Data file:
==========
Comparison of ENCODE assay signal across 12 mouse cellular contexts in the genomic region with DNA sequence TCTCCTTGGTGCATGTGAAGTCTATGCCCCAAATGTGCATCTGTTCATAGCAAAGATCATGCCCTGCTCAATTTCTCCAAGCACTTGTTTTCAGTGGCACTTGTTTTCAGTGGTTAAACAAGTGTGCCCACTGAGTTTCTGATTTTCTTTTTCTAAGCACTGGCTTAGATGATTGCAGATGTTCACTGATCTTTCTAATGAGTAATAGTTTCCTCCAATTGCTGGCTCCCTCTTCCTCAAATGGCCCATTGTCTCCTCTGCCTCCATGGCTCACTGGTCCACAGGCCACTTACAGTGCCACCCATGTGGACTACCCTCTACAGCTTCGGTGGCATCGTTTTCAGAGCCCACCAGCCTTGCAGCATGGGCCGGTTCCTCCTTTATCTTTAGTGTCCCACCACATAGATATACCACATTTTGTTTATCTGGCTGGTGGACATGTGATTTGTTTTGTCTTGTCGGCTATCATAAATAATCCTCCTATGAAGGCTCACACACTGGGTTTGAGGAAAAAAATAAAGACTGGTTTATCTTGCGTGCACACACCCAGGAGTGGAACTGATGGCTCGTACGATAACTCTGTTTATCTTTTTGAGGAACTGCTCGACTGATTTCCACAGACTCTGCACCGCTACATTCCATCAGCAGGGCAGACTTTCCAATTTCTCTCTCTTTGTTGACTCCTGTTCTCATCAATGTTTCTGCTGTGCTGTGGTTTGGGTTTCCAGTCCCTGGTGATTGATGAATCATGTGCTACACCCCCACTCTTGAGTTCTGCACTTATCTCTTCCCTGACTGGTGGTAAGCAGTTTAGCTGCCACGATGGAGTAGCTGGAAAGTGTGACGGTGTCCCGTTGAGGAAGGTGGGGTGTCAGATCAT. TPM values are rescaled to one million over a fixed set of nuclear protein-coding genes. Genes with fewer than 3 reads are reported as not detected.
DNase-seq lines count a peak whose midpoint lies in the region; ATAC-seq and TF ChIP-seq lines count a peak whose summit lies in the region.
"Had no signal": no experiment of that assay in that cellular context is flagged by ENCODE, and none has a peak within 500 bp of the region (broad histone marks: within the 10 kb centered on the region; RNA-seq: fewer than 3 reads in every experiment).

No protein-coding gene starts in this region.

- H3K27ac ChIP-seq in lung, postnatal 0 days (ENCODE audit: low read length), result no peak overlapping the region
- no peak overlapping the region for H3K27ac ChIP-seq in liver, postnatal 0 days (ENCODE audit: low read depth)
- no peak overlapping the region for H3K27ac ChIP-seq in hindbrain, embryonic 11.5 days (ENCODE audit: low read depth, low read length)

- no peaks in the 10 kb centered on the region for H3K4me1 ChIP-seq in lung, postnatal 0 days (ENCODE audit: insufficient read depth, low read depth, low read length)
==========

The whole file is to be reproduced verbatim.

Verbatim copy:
Comparison of ENCODE assay signal across 12 mouse cellular contexts in the genomic region with DNA sequence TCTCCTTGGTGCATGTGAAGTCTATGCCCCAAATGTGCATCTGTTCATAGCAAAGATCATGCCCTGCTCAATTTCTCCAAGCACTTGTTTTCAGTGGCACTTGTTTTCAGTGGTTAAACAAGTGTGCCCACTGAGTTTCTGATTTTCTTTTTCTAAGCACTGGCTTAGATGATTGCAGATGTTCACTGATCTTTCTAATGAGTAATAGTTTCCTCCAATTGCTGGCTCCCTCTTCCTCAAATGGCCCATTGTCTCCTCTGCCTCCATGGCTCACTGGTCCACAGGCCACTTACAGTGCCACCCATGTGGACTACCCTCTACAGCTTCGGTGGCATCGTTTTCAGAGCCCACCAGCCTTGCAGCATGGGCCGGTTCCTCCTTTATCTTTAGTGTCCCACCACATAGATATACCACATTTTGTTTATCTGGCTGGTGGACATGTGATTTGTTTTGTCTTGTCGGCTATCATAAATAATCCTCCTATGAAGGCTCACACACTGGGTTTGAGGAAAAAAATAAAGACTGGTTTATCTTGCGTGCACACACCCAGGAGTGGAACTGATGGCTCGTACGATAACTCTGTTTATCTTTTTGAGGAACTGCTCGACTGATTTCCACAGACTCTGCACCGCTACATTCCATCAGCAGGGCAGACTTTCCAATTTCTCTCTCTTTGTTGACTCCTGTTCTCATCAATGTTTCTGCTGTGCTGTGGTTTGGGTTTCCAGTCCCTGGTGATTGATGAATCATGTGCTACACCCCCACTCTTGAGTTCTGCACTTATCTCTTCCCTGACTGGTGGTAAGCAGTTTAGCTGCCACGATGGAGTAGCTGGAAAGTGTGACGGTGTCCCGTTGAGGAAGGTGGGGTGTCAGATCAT. TPM values are rescaled to one million over a fixed set of nuclear protein-coding genes. Genes with fewer than 3 reads are reported as not detected.
DNase-seq lines count a peak whose midpoint lies in the region; ATAC-seq and TF ChIP-seq lines count a peak whose summit lies in the region.
"Had no signal": no experiment of that assay in that cellular context is flagged by ENCODE, and none has a peak within 500 bp of the region (broad histone marks: within the 10 kb centered on the region; RNA-seq: fewer than 3 reads in every experiment).

No protein-coding gene starts in this region.

- H3K27ac ChIP-seq in lung, postnatal 0 days (ENCODE audit: low read length), result no peak overlapping the region
- no peak overlapping the region for H3K27ac ChIP-seq in liver, postnatal 0 days (ENCODE audit: low read depth)
- no peak overlapping the region for H3K27ac ChIP-seq in hindbrain, embryonic 11.5 days (ENCODE audit: low read depth, low read length)

- no peaks in the 10 kb centered on the region for H3K4me1 ChIP-seq in lung, postnatal 0 days (ENCODE audit: insufficient read depth, low read depth, low read length)